country and see if they can find common ground between the two parties. Joe Manchin, of course, has been a very prominent centrist voice in the
But it's unclear exactly what he meant by that statement, but he has been toying with the idea of running on a third-party ticket. That is something
that he has not ruled out. So we'll see what he decides to do. But in the short-term, no doubt, this is a huge setback for Democrats and the request
to hold on to power.
SOARES: Melanie Zanona for us there on Capitol Hill. Thanks, Melanie.
Meanwhile, moviemaking could soon return to Hollywood as the actors strike finally comes to an end. There were celebrations and sighs of relief, as
you can imagine, when SAG-AFTRA, the actors union, announced a tentative agreement on Wednesday.
Here's how Busy Phillips reacted to news that the hundred 118-day strike was over. Have a listen.
(BUSY PHILLIPS excitedly makes a video of her reaction to the news.)
BUSY PHILLIPS, ACTRESS: Ah, oh my God, oh my God. Oh my God, oh my God, oh my God, oh my God. I, like, literally -- I can't believe -- I can't believe
I'm not -- I -- I'm just alone for this. I'm so happy, I'm so happy! My God. I'm so .
SOARES: I think it's fair to say, Camila Bernal, in Los Angeles, she was ecstatic about that. But look, the -- 118 days, Camila, this was a grueling
strike, right? So what do we know about this deal?
CAMILA BERNAL, CNN NATIONAL CORRESPONDENT: Yes, I mean, everyone is feeling that way, whether you're a prominent actor or whether you're just starting
out your career in acting. That's the kind of reaction you're getting from so many people here in Hollywood.
We do not have the exact details of the deal just yet because they are going to be made public tomorrow to the board. After they're given to the
board, then the members will get to see what's exactly in the deal.
But in the meantime, the leadership here has been saying that this is historic, that this is extraordinary. And what they're describing is wins
in a number of different things. One, there's the economics of it, right, having higher pay, especially minimum pay, having better benefits, and also
bonuses when it comes to streaming.
And then on the other side, you have the artificial intelligence issue. That was such a big deal for a lot of these actors because there's so many
unknowns, and they wanted those protections.
This was actually a sticking point. Up until the very end, they were negotiating about these protections when it came to artificial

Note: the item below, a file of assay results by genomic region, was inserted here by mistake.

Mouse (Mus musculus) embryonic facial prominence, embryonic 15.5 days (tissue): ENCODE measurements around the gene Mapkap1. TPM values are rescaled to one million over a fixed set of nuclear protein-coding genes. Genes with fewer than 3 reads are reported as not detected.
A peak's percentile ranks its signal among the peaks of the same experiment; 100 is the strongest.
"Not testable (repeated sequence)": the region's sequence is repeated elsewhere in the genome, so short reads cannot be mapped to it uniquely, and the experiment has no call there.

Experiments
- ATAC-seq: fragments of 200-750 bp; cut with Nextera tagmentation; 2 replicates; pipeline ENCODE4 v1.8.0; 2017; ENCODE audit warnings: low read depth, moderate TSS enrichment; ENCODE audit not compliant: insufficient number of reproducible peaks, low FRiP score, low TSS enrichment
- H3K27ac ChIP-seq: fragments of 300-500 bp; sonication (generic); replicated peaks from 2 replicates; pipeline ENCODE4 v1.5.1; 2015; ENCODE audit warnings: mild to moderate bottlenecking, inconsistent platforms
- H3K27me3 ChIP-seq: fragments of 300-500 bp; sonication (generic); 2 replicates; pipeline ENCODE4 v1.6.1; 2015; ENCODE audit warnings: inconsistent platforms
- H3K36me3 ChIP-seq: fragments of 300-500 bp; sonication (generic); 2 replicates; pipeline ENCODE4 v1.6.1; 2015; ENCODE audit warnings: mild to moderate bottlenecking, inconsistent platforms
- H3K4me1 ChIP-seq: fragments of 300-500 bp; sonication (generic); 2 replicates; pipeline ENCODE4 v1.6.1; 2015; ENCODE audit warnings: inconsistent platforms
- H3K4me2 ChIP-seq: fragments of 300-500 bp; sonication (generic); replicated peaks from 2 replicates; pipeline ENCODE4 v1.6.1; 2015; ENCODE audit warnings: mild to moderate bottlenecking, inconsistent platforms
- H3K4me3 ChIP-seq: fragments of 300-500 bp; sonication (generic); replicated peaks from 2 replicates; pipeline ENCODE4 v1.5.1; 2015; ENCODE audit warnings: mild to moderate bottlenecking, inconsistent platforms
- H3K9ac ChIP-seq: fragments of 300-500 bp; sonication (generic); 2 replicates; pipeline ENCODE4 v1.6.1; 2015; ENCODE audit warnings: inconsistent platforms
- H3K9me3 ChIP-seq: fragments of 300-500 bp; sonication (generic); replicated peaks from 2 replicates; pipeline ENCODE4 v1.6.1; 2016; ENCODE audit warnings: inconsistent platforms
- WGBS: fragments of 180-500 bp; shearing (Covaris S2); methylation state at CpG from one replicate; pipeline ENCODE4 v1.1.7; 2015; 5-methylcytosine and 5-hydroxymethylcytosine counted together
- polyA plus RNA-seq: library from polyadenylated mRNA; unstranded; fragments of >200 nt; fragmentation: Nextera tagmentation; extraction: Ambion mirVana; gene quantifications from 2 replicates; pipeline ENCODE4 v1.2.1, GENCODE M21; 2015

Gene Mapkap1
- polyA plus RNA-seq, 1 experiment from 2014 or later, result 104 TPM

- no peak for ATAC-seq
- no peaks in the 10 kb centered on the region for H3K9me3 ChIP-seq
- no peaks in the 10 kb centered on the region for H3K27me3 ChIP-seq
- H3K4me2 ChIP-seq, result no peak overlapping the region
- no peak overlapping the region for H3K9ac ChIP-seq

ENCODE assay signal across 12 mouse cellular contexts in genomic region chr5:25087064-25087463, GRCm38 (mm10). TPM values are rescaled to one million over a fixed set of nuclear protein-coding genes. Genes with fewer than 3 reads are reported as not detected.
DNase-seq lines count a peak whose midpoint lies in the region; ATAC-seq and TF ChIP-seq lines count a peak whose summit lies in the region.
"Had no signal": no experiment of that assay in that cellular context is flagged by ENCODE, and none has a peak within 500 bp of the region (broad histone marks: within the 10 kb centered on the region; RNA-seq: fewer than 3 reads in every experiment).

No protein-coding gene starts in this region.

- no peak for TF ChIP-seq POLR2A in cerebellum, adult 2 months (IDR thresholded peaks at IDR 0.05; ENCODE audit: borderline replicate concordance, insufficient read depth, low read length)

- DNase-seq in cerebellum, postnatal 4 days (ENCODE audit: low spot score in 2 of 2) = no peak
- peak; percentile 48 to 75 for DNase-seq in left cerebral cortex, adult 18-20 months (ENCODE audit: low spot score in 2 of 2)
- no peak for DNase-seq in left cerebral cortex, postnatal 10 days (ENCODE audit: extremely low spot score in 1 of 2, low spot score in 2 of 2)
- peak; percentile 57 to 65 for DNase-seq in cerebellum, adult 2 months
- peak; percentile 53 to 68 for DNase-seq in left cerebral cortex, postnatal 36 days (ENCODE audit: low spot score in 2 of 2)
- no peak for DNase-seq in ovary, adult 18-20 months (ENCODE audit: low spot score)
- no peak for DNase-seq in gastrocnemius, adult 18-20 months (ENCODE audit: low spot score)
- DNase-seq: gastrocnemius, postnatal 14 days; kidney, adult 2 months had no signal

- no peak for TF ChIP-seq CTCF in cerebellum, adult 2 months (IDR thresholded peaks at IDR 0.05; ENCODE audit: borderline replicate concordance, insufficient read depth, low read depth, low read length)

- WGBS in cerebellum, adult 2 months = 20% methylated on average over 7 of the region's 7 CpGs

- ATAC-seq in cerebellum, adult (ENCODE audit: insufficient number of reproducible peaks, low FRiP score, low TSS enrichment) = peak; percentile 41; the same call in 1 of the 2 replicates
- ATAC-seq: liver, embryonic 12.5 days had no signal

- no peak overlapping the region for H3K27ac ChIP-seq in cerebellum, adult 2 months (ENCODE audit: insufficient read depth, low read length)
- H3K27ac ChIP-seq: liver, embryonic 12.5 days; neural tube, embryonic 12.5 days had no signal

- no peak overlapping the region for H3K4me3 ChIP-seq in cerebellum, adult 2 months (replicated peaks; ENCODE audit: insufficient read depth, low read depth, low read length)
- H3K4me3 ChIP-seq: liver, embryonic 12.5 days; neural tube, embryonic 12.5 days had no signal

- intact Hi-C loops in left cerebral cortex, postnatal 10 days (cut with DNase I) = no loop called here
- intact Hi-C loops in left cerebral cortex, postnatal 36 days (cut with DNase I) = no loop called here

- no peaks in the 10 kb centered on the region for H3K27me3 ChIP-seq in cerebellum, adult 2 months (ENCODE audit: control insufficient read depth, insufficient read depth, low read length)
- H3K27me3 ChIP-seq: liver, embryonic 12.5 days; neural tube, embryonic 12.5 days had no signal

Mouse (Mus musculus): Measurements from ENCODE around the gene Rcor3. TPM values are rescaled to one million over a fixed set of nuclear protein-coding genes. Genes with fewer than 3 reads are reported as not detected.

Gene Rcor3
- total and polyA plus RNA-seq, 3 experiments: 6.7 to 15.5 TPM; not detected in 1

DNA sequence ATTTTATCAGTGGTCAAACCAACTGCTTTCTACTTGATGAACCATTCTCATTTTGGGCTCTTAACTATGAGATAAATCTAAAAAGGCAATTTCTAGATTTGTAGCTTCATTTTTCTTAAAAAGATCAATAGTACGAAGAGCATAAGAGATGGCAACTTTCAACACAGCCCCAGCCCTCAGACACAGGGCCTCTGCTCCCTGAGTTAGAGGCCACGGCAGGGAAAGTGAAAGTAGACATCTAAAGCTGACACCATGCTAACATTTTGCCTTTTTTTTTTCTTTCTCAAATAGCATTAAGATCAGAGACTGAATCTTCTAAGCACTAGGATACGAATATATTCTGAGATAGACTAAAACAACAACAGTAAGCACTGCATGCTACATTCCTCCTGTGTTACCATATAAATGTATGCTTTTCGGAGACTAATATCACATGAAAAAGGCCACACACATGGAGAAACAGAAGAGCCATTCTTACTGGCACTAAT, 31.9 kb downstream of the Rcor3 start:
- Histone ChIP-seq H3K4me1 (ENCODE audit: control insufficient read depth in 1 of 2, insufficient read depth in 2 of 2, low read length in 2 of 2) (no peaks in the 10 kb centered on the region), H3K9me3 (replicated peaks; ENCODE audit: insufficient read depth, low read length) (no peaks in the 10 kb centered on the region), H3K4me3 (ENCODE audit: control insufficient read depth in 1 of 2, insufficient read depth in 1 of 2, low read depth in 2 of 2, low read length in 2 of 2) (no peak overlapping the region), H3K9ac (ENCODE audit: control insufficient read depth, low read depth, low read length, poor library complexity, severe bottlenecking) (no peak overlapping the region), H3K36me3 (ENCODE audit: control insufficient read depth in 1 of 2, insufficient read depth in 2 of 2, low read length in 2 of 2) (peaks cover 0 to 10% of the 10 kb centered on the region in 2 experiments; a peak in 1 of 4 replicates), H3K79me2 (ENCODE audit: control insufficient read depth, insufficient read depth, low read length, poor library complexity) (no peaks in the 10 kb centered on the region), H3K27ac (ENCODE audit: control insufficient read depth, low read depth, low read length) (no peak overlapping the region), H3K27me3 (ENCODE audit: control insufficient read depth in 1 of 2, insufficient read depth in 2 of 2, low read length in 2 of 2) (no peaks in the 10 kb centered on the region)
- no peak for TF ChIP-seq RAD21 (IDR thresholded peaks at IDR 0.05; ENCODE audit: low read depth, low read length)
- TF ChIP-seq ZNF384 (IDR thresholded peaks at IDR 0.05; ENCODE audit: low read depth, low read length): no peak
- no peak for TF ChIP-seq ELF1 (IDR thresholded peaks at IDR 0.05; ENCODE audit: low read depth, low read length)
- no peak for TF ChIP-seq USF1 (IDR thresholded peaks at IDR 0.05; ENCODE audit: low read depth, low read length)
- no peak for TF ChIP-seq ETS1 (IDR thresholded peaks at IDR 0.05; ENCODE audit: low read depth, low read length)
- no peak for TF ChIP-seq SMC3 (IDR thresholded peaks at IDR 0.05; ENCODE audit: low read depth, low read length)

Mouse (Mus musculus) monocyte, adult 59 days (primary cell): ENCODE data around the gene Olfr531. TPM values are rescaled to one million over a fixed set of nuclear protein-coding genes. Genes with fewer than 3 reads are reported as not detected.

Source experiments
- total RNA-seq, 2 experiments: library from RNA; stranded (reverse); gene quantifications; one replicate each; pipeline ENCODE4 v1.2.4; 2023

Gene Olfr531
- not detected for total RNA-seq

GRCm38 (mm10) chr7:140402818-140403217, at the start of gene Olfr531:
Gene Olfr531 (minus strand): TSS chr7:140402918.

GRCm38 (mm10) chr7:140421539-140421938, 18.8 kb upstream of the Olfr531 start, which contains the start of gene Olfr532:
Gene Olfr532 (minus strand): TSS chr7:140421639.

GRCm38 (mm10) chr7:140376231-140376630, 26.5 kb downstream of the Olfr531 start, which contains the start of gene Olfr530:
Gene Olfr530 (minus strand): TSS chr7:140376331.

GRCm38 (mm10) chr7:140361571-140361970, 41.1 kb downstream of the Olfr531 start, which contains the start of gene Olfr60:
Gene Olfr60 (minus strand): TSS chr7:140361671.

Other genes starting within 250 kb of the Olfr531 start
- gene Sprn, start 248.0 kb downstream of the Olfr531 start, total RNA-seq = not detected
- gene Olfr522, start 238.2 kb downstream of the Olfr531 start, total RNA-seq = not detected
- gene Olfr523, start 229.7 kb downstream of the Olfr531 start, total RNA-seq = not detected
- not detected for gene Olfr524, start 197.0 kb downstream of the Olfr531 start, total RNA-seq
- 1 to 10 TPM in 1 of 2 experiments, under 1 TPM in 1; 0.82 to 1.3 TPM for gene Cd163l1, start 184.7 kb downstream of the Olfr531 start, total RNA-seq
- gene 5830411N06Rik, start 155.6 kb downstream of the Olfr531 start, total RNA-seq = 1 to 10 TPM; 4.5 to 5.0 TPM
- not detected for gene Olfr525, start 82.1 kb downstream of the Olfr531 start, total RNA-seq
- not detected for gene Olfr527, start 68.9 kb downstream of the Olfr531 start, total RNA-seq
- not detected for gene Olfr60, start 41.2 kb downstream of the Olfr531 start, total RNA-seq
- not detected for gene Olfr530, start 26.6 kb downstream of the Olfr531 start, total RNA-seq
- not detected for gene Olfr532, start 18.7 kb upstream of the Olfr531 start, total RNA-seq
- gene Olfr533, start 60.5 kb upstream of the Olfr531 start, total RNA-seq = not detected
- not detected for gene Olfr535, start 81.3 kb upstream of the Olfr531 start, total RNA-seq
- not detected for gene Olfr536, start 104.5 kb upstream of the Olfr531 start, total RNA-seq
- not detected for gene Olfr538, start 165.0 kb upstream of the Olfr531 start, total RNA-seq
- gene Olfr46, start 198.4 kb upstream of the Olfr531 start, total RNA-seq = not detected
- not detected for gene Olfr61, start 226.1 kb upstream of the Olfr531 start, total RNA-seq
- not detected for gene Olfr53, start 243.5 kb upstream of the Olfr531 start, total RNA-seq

intelligence. So everyone eager to see exactly what's in the deal.
The president of the union, Fran Drescher, explaining what she sees for the future, but also the accomplishments that she was able to accomplish with
the team of negotiators. Here's what she said.
FRAN DRESCHER, PRESIDENT OF SAG-AFTRA: I'm already thinking about the things that I want to get in the next contract that we didn't get in this
contract, but we broke so much ground. There is so much language in this contract that covers so much new ground that has never been in any other
contract before. And that was the point of this negotiation.
BERNAL: And a lot of the actors and members of the union that I've spoken to have told me that they're ready to go back to work. They say that this
last couple of months where they've been truly struggling without work have been worth it because what they want is that deal that they were asking for
from the very beginning.
And so a lot of them looking forward to production starting up again. It's been very difficult here in Hollywood over the last several months because
of the writer's strike as well. So it's really been a shutdown of the industry. So everybody hoping that things return to normal.
A lot of the people that I spoke to have told me that they believe things will pick up again. They will return to normal probably in January. But
there is now this optimism about what shows and productions are going to start off next year and optimism about the movies next summer which were,
of course, a huge concern for a lot of the actors and for the studios and the streaming.
So, of course, everyone here in Hollywood is looking forward to the actors ratifying this agreement, but they are celebrating that it's finally coming
to an end.
SOARES: Very good news indeed. Camila Bernal, thank you very much there.
Well, the terms of the deal, as Camila was saying, have not been fully disclosed, but the actors' union is, quote, "thrilled." While some of the
important staff in the new deal is money, the union was also negotiating around other key issues like protection from artificial -- AI technology.
I want to bring in Shaan Sharma, actor on "The Chosen" and SAG-AFTRA board member who joins me now.